Thus the conversion narrative adopts the symbols and language of system (here the Bible) in order to contextualize the experience and bring the believer into the community of fellow believers. He goes on to describe “ritual” as consisting of “two sorts of messages”: The “indexical” concerns the “present state of the participants,” whereas the “canonical” concerns “enduring aspects of nature, society, or cosmos, … encoded in apparently invariant aspects of liturgical orders.” Ritual (in this case the conversion narrative) is the attempt to bridge the two levels and place the here and now within the context of the enduring: “Ritual is always a point where God and humanity come into contact” (11).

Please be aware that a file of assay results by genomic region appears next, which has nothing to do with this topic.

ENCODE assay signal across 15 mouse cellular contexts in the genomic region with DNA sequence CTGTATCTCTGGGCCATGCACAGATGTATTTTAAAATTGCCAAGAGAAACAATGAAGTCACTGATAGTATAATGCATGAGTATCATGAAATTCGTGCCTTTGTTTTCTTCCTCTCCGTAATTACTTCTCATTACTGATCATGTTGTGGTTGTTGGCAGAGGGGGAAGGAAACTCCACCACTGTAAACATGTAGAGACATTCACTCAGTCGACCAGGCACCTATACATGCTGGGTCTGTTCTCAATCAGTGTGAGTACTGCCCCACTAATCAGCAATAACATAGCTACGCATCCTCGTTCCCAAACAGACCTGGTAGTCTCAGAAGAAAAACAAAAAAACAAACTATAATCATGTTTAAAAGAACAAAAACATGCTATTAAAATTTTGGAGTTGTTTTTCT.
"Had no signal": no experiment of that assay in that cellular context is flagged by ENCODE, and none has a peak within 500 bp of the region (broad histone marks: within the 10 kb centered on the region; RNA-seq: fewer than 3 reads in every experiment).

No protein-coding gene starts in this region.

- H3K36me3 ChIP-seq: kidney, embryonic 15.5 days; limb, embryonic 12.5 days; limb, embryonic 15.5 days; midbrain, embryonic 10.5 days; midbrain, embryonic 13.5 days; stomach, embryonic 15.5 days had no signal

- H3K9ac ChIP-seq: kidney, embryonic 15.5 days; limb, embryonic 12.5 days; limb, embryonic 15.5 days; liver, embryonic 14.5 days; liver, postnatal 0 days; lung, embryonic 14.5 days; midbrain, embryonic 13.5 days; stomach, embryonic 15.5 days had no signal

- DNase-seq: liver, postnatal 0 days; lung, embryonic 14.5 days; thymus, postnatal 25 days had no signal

Most of us have heard Mormon conversion narratives throughout our lives, and many of us have given our own versions of the same. Unlike Evangelical conversion narratives, which Stromberg tells us are rarely shared outside of small groups, Mormons are encouraged as part of their worship to share the personal, the moments in their lives where the present met the transcendent.
Perhaps the most well-known conversion story among Latter-day Saints is that of the boy-prophet Joseph Smith, which is canonized in the Pearl of Great Price. Joseph describes himself as a seeker of truth “in the midst of [a religious] war of words and tumult of opinions” (Joseph Smith–History 1:10). Accordingly, he first reflects seriously on the subject of religion, his “feelings … and often poignant” (1:8).
Having then decided to acquaint himself with the various sects, he finds himself completely at a loss to determine which was true: “I often said to myself, What is to be done? Who of all these parties are right; or are they all wrong together? If any one of them be right, which is it, and how shall I know it?” (1:10).